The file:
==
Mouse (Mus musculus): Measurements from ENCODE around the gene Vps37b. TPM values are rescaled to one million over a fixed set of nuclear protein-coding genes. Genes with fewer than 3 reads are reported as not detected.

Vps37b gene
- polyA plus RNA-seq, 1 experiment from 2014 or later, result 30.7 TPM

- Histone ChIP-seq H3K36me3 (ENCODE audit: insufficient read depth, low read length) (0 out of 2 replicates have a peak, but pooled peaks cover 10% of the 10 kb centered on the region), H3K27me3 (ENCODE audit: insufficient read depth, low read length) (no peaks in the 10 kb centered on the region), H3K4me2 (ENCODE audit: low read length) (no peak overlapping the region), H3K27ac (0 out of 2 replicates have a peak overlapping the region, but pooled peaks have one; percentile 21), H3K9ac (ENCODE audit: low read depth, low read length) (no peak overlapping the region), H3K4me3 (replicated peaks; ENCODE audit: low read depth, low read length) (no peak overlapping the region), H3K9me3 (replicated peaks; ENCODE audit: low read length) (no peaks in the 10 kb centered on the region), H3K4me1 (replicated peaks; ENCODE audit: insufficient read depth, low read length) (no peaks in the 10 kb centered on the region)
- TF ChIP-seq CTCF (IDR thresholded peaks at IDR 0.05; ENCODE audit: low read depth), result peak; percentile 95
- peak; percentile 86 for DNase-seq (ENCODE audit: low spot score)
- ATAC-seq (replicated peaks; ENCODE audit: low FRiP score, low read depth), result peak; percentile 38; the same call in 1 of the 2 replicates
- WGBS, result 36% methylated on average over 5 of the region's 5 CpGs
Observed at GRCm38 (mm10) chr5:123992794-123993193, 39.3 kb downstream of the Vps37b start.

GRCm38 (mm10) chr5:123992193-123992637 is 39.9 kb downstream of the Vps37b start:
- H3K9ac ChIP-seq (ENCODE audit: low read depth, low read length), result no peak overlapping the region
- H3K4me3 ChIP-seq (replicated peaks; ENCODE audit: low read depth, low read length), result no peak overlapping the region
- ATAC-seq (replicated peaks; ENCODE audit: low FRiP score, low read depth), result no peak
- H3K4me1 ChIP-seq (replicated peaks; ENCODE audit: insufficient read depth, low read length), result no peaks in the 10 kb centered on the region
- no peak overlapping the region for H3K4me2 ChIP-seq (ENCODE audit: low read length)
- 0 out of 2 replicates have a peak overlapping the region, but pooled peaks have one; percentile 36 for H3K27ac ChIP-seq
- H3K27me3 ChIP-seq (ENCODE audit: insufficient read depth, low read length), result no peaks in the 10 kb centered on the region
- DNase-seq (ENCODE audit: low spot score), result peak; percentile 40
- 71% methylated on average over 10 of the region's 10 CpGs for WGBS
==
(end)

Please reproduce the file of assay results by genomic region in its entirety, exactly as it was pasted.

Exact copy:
Mouse (Mus musculus): Measurements from ENCODE around the gene Vps37b. TPM values are rescaled to one million over a fixed set of nuclear protein-coding genes. Genes with fewer than 3 reads are reported as not detected.

Vps37b gene
- polyA plus RNA-seq, 1 experiment from 2014 or later, result 30.7 TPM

- Histone ChIP-seq H3K36me3 (ENCODE audit: insufficient read depth, low read length) (0 out of 2 replicates have a peak, but pooled peaks cover 10% of the 10 kb centered on the region), H3K27me3 (ENCODE audit: insufficient read depth, low read length) (no peaks in the 10 kb centered on the region), H3K4me2 (ENCODE audit: low read length) (no peak overlapping the region), H3K27ac (0 out of 2 replicates have a peak overlapping the region, but pooled peaks have one; percentile 21), H3K9ac (ENCODE audit: low read depth, low read length) (no peak overlapping the region), H3K4me3 (replicated peaks; ENCODE audit: low read depth, low read length) (no peak overlapping the region), H3K9me3 (replicated peaks; ENCODE audit: low read length) (no peaks in the 10 kb centered on the region), H3K4me1 (replicated peaks; ENCODE audit: insufficient read depth, low read length) (no peaks in the 10 kb centered on the region)
- TF ChIP-seq CTCF (IDR thresholded peaks at IDR 0.05; ENCODE audit: low read depth), result peak; percentile 95
- peak; percentile 86 for DNase-seq (ENCODE audit: low spot score)
- ATAC-seq (replicated peaks; ENCODE audit: low FRiP score, low read depth), result peak; percentile 38; the same call in 1 of the 2 replicates
- WGBS, result 36% methylated on average over 5 of the region's 5 CpGs
Observed at GRCm38 (mm10) chr5:123992794-123993193, 39.3 kb downstream of the Vps37b start.

GRCm38 (mm10) chr5:123992193-123992637 is 39.9 kb downstream of the Vps37b start:
- H3K9ac ChIP-seq (ENCODE audit: low read depth, low read length), result no peak overlapping the region
- H3K4me3 ChIP-seq (replicated peaks; ENCODE audit: low read depth, low read length), result no peak overlapping the region
- ATAC-seq (replicated peaks; ENCODE audit: low FRiP score, low read depth), result no peak
- H3K4me1 ChIP-seq (replicated peaks; ENCODE audit: insufficient read depth, low read length), result no peaks in the 10 kb centered on the region
- no peak overlapping the region for H3K4me2 ChIP-seq (ENCODE audit: low read length)
- 0 out of 2 replicates have a peak overlapping the region, but pooled peaks have one; percentile 36 for H3K27ac ChIP-seq
- H3K27me3 ChIP-seq (ENCODE audit: insufficient read depth, low read length), result no peaks in the 10 kb centered on the region
- DNase-seq (ENCODE audit: low spot score), result peak; percentile 40
- 71% methylated on average over 10 of the region's 10 CpGs for WGBS